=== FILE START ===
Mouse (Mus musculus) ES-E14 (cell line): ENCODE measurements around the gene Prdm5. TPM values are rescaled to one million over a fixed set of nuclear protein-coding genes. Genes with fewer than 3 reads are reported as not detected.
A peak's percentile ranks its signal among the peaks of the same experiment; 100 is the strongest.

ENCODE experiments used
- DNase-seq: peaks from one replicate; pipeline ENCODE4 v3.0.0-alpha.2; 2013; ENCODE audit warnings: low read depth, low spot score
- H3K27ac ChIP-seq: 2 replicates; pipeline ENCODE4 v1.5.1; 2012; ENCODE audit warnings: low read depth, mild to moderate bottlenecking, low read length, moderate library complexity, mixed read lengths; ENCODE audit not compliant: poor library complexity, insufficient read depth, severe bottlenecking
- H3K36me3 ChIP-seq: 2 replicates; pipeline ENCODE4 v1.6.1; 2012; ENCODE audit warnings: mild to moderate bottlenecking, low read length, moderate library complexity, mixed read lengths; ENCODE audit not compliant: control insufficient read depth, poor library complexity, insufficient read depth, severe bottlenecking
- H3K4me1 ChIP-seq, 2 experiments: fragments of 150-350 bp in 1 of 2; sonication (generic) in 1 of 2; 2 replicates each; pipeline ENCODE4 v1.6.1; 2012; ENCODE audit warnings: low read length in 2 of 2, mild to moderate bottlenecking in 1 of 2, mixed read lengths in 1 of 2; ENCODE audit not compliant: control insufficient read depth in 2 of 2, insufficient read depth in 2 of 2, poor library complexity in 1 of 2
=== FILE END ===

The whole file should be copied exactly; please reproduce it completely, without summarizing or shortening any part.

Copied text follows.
Mouse (Mus musculus) ES-E14 (cell line): ENCODE measurements around the gene Prdm5. TPM values are rescaled to one million over a fixed set of nuclear protein-coding genes. Genes with fewer than 3 reads are reported as not detected.
A peak's percentile ranks its signal among the peaks of the same experiment; 100 is the strongest.

ENCODE experiments used
- DNase-seq: peaks from one replicate; pipeline ENCODE4 v3.0.0-alpha.2; 2013; ENCODE audit warnings: low read depth, low spot score
- H3K27ac ChIP-seq: 2 replicates; pipeline ENCODE4 v1.5.1; 2012; ENCODE audit warnings: low read depth, mild to moderate bottlenecking, low read length, moderate library complexity, mixed read lengths; ENCODE audit not compliant: poor library complexity, insufficient read depth, severe bottlenecking
- H3K36me3 ChIP-seq: 2 replicates; pipeline ENCODE4 v1.6.1; 2012; ENCODE audit warnings: mild to moderate bottlenecking, low read length, moderate library complexity, mixed read lengths; ENCODE audit not compliant: control insufficient read depth, poor library complexity, insufficient read depth, severe bottlenecking
- H3K4me1 ChIP-seq, 2 experiments: fragments of 150-350 bp in 1 of 2; sonication (generic) in 1 of 2; 2 replicates each; pipeline ENCODE4 v1.6.1; 2012; ENCODE audit warnings: low read length in 2 of 2, mild to moderate bottlenecking in 1 of 2, mixed read lengths in 1 of 2; ENCODE audit not compliant: control insufficient read depth in 2 of 2, insufficient read depth in 2 of 2, poor library complexity in 1 of 2